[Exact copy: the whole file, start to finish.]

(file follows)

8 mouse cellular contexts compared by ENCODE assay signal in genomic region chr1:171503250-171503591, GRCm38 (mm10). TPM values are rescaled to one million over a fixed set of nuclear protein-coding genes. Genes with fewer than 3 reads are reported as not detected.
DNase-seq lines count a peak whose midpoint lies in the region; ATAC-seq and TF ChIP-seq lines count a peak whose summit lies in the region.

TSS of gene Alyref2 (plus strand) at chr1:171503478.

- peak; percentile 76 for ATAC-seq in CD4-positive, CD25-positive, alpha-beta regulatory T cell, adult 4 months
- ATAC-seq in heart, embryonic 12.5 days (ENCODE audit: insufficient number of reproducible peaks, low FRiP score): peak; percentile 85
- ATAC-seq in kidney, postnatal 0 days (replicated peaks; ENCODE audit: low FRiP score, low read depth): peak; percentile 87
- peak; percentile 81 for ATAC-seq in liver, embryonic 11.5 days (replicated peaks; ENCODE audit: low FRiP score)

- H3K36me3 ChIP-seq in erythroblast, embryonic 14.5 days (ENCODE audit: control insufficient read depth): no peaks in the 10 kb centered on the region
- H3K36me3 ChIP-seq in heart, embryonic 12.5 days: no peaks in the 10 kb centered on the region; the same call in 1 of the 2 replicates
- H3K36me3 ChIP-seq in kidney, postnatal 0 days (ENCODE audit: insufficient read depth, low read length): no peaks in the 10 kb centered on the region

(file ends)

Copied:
8 mouse cellular contexts compared by ENCODE assay signal in genomic region chr1:171503250-171503591, GRCm38 (mm10). TPM values are rescaled to one million over a fixed set of nuclear protein-coding genes. Genes with fewer than 3 reads are reported as not detected.
DNase-seq lines count a peak whose midpoint lies in the region; ATAC-seq and TF ChIP-seq lines count a peak whose summit lies in the region.

TSS of gene Alyref2 (plus strand) at chr1:171503478.

- peak; percentile 76 for ATAC-seq in CD4-positive, CD25-positive, alpha-beta regulatory T cell, adult 4 months
- ATAC-seq in heart, embryonic 12.5 days (ENCODE audit: insufficient number of reproducible peaks, low FRiP score): peak; percentile 85
- ATAC-seq in kidney, postnatal 0 days (replicated peaks; ENCODE audit: low FRiP score, low read depth): peak; percentile 87
- peak; percentile 81 for ATAC-seq in liver, embryonic 11.5 days (replicated peaks; ENCODE audit: low FRiP score)

- H3K36me3 ChIP-seq in erythroblast, embryonic 14.5 days (ENCODE audit: control insufficient read depth): no peaks in the 10 kb centered on the region
- H3K36me3 ChIP-seq in heart, embryonic 12.5 days: no peaks in the 10 kb centered on the region; the same call in 1 of the 2 replicates
- H3K36me3 ChIP-seq in kidney, postnatal 0 days (ENCODE audit: insufficient read depth, low read length): no peaks in the 10 kb centered on the region